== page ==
Chicken Coop / May 29, 2018 / Maryellen
Use appropriate building materials. Wood on the bottom of the coop that is in contact with the soil will eventually rot. Redwood and cedar are rot-resistant and excellent choices. Pine is cheaper and may need replacing in the future or require treatment. Be aware that preservatives put on wood might be poisonous to chickens. Use metal fiberglass or wood shingles for the roof. Perches. Chickens need to perch off the ground at night. You can be creative making perches from broom handles natural branches or 2x2s rounded and sanded (1x2 for bantams). Figure 6-10 inches of perching space per hen or 6-8 inches for bantams. Nesting boxes. Provide 1 nesting box for every 4-5 hens. They will often share a nest. Build the boxes where you can reach in through a hinged door for easy access to collect the eggs.
Then listen up. As you may know a well built chicken coop will protect your chickens from hazardous elements such as bad weather (heavy rain wind hale snow cold climates etc) but they will also protect them from hungry predators theft and injury. Easy. You want to build a draft free chicken house with windows and doors that can be opened and closed as needed. Make sure the windows and doors both have proper screening systems installed in them such as a heavy gage mesh wire. Building the chicken coop on a high yet well drained area with ensure the least amount of dampness of the coop. Be sure to build your chicken coop in an area that faces the sun which will help warm and dry the soil and coop itself after it rains.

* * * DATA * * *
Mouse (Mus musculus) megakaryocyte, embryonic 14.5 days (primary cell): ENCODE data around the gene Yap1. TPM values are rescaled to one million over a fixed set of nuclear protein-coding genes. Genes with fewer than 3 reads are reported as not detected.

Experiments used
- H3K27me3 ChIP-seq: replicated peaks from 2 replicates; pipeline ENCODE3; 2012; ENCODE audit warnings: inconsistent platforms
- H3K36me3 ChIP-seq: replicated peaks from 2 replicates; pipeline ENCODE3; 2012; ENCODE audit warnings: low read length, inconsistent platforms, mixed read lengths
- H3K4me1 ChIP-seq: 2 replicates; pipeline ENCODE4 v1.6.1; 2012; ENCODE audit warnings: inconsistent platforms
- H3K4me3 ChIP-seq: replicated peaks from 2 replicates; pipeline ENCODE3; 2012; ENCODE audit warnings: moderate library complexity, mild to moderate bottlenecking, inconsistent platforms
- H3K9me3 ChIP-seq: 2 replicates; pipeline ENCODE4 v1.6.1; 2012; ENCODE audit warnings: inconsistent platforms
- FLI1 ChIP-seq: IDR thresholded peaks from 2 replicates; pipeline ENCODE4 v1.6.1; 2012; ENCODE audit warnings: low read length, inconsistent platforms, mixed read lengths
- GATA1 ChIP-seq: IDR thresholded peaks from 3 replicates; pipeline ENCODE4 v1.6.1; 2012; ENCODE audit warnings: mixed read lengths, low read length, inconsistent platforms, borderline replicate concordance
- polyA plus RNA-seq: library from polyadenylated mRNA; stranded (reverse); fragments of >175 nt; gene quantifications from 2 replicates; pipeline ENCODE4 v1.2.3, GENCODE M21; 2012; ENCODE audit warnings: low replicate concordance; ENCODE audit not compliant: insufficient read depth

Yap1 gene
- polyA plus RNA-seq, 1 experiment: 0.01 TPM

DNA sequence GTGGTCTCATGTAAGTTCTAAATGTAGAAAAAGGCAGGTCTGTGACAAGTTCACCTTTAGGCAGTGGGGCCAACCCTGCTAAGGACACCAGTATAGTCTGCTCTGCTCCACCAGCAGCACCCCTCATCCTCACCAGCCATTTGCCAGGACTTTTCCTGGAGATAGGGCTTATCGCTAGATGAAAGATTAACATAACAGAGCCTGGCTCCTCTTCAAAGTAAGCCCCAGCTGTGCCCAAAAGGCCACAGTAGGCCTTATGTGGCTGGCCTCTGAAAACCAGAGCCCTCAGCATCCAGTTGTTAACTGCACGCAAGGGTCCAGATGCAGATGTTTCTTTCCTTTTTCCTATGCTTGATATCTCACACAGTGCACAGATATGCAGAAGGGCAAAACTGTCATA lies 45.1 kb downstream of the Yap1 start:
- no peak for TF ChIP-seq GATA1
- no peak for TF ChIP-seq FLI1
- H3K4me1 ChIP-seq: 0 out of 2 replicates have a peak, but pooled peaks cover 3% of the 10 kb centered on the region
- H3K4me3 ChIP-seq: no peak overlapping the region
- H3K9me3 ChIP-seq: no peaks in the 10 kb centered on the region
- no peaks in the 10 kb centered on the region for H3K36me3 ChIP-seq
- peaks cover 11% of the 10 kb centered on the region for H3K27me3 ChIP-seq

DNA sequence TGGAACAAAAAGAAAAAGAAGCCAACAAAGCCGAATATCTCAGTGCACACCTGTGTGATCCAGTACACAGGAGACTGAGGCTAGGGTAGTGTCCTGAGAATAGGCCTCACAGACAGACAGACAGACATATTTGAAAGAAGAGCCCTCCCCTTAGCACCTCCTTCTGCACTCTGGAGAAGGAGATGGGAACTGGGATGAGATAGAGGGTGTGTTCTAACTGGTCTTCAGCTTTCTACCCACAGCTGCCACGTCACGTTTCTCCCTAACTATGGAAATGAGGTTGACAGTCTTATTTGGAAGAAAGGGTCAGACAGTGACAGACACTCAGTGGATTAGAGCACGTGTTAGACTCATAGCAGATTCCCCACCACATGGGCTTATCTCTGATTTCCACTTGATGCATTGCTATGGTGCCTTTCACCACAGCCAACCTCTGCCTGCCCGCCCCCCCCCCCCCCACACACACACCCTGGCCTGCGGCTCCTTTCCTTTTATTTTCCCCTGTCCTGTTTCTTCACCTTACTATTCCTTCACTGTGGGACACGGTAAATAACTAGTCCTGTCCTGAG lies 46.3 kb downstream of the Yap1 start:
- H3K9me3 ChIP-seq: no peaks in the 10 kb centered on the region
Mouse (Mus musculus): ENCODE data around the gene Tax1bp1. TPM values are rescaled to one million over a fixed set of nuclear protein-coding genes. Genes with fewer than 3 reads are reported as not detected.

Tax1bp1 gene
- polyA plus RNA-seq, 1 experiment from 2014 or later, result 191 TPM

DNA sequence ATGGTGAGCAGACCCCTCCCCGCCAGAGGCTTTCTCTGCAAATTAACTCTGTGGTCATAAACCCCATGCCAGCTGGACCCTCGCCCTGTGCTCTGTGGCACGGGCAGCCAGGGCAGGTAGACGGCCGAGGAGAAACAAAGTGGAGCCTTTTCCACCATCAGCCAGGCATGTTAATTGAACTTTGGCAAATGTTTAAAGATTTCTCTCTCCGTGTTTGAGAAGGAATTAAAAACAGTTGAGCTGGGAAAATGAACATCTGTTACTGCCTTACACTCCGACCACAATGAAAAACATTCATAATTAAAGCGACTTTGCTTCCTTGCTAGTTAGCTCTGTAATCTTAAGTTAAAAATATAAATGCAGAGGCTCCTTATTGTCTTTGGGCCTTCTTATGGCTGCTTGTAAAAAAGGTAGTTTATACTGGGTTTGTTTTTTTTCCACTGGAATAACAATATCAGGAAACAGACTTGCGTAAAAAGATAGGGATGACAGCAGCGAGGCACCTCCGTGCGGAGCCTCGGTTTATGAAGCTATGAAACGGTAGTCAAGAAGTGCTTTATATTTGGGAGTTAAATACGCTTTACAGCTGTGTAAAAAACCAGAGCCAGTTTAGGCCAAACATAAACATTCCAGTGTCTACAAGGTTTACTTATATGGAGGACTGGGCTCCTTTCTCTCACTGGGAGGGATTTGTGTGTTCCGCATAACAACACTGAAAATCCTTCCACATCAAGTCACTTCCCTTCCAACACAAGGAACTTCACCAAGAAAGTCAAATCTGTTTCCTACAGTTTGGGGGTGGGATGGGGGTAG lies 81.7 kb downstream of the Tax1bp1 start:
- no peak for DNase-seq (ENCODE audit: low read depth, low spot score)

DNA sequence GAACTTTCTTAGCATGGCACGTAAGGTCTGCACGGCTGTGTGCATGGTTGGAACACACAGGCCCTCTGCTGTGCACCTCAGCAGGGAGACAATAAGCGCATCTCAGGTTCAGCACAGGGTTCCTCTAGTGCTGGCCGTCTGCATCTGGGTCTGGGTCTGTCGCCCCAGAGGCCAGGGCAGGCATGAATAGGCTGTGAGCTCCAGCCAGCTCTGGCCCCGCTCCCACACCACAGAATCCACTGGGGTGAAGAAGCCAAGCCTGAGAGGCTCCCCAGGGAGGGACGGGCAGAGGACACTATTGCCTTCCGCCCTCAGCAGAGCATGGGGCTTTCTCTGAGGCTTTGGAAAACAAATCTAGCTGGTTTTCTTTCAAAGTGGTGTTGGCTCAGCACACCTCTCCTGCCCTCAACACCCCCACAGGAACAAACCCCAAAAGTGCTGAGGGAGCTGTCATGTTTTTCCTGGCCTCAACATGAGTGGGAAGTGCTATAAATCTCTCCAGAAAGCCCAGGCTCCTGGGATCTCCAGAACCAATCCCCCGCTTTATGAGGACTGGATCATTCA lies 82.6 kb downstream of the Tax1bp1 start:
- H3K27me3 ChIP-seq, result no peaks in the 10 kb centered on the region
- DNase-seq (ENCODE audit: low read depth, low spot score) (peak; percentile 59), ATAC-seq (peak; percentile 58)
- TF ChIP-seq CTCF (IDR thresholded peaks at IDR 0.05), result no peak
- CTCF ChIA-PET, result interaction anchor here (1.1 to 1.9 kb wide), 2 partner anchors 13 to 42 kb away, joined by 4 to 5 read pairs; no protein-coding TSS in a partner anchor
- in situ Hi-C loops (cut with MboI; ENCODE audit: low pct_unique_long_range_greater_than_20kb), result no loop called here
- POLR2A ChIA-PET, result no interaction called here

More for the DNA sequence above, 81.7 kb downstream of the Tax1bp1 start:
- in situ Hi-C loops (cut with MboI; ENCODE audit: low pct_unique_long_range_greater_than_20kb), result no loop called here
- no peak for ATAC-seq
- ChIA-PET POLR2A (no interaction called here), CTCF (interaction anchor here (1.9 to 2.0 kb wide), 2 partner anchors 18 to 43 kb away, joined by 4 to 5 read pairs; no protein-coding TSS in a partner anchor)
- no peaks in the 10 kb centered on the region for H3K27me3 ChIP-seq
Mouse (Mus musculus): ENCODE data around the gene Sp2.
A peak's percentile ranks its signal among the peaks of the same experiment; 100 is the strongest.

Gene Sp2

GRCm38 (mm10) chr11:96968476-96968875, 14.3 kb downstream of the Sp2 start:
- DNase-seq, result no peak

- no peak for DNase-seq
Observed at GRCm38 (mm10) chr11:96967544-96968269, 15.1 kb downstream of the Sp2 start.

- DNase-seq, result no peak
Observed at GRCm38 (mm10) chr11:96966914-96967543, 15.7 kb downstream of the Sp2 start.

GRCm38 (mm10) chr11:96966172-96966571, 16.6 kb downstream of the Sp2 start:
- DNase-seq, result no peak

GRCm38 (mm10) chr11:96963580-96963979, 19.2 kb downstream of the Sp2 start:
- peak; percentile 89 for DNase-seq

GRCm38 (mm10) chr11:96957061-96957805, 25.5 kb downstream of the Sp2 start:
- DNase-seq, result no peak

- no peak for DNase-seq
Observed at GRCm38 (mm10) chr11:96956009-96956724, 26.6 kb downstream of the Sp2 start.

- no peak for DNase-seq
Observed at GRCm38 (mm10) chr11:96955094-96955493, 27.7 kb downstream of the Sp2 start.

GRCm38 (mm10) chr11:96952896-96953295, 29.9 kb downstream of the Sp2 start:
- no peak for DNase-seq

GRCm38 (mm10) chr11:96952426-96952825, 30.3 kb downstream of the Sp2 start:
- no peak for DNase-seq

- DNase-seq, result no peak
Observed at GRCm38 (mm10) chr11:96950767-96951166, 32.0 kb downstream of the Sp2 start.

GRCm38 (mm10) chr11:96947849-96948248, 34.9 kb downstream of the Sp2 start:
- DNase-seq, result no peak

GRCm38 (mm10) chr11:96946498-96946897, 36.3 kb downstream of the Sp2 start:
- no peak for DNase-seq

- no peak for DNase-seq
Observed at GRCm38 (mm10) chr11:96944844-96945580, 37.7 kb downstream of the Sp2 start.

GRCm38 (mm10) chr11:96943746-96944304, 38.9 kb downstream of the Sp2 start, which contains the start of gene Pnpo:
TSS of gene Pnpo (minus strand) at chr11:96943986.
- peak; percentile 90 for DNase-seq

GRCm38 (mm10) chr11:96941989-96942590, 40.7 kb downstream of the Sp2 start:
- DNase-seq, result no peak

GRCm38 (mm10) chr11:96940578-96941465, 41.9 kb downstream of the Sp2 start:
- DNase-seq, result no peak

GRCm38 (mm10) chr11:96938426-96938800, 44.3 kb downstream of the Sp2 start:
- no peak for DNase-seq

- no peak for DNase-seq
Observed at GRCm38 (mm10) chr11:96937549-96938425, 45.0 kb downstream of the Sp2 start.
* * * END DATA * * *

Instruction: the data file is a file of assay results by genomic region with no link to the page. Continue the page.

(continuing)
Use the 5 elements stated at the beginning of the article to help you in choosing suitable design. Once this is done simply follow the step-by-step guide set in the plan and you will move forward fast. In comparison to building your own ready-made chicken houses are not only costly but most of them come in flat-packs requiring that you do the assembling. In addition to this wood used in building most commercially produced hen houses is cedar wood which is heavily chemically treated to extend its durability in poor weather conditions. This in turn creates concerning toxicity levels for the chickens but neither manufacturers nor retailers readily disclose this piece of information to their customers.